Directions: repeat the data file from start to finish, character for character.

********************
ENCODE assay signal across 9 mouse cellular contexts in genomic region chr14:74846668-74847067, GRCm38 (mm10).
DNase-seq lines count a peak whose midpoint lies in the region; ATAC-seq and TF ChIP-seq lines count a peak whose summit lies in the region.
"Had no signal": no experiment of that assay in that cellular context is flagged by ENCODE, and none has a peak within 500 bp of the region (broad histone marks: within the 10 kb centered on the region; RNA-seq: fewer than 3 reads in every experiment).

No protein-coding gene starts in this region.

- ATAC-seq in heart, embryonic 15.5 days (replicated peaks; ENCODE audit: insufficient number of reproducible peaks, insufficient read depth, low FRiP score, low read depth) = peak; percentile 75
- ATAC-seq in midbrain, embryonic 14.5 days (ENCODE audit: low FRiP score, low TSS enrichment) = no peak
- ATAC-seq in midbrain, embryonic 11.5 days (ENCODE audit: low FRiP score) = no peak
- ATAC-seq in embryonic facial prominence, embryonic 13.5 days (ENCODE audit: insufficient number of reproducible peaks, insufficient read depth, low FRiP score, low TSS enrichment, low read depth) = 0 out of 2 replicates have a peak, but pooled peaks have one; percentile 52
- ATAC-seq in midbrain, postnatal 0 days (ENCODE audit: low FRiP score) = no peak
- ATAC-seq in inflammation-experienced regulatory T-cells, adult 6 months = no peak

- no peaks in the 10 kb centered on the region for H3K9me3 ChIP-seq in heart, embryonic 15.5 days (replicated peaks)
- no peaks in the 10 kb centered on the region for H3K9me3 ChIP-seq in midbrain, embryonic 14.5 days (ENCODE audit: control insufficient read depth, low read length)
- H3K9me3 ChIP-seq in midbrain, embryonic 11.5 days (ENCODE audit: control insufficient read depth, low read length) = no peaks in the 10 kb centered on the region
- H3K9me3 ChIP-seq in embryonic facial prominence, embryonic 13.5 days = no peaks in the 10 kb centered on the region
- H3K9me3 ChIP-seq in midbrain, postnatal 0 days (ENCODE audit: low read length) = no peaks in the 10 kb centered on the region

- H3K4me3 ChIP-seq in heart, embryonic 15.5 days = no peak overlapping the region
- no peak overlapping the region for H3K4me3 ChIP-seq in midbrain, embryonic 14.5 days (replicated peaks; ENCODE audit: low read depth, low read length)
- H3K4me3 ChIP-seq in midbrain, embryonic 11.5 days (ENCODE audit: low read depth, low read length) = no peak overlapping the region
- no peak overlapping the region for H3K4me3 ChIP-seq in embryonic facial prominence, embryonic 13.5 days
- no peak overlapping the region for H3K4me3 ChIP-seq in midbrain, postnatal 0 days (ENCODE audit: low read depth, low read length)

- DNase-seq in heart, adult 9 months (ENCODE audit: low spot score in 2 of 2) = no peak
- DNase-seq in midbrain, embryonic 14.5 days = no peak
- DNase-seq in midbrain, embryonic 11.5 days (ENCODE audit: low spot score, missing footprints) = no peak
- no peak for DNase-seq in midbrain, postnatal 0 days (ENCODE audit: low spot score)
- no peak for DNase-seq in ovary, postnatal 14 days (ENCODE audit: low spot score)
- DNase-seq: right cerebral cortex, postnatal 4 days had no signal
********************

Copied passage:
ENCODE assay signal across 9 mouse cellular contexts in genomic region chr14:74846668-74847067, GRCm38 (mm10).
DNase-seq lines count a peak whose midpoint lies in the region; ATAC-seq and TF ChIP-seq lines count a peak whose summit lies in the region.
"Had no signal": no experiment of that assay in that cellular context is flagged by ENCODE, and none has a peak within 500 bp of the region (broad histone marks: within the 10 kb centered on the region; RNA-seq: fewer than 3 reads in every experiment).

No protein-coding gene starts in this region.

- ATAC-seq in heart, embryonic 15.5 days (replicated peaks; ENCODE audit: insufficient number of reproducible peaks, insufficient read depth, low FRiP score, low read depth) = peak; percentile 75
- ATAC-seq in midbrain, embryonic 14.5 days (ENCODE audit: low FRiP score, low TSS enrichment) = no peak
- ATAC-seq in midbrain, embryonic 11.5 days (ENCODE audit: low FRiP score) = no peak
- ATAC-seq in embryonic facial prominence, embryonic 13.5 days (ENCODE audit: insufficient number of reproducible peaks, insufficient read depth, low FRiP score, low TSS enrichment, low read depth) = 0 out of 2 replicates have a peak, but pooled peaks have one; percentile 52
- ATAC-seq in midbrain, postnatal 0 days (ENCODE audit: low FRiP score) = no peak
- ATAC-seq in inflammation-experienced regulatory T-cells, adult 6 months = no peak

- no peaks in the 10 kb centered on the region for H3K9me3 ChIP-seq in heart, embryonic 15.5 days (replicated peaks)
- no peaks in the 10 kb centered on the region for H3K9me3 ChIP-seq in midbrain, embryonic 14.5 days (ENCODE audit: control insufficient read depth, low read length)
- H3K9me3 ChIP-seq in midbrain, embryonic 11.5 days (ENCODE audit: control insufficient read depth, low read length) = no peaks in the 10 kb centered on the region
- H3K9me3 ChIP-seq in embryonic facial prominence, embryonic 13.5 days = no peaks in the 10 kb centered on the region
- H3K9me3 ChIP-seq in midbrain, postnatal 0 days (ENCODE audit: low read length) = no peaks in the 10 kb centered on the region

- H3K4me3 ChIP-seq in heart, embryonic 15.5 days = no peak overlapping the region
- no peak overlapping the region for H3K4me3 ChIP-seq in midbrain, embryonic 14.5 days (replicated peaks; ENCODE audit: low read depth, low read length)
- H3K4me3 ChIP-seq in midbrain, embryonic 11.5 days (ENCODE audit: low read depth, low read length) = no peak overlapping the region
- no peak overlapping the region for H3K4me3 ChIP-seq in embryonic facial prominence, embryonic 13.5 days
- no peak overlapping the region for H3K4me3 ChIP-seq in midbrain, postnatal 0 days (ENCODE audit: low read depth, low read length)

- DNase-seq in heart, adult 9 months (ENCODE audit: low spot score in 2 of 2) = no peak
- DNase-seq in midbrain, embryonic 14.5 days = no peak
- DNase-seq in midbrain, embryonic 11.5 days (ENCODE audit: low spot score, missing footprints) = no peak
- no peak for DNase-seq in midbrain, postnatal 0 days (ENCODE audit: low spot score)
- no peak for DNase-seq in ovary, postnatal 14 days (ENCODE audit: low spot score)
- DNase-seq: right cerebral cortex, postnatal 4 days had no signal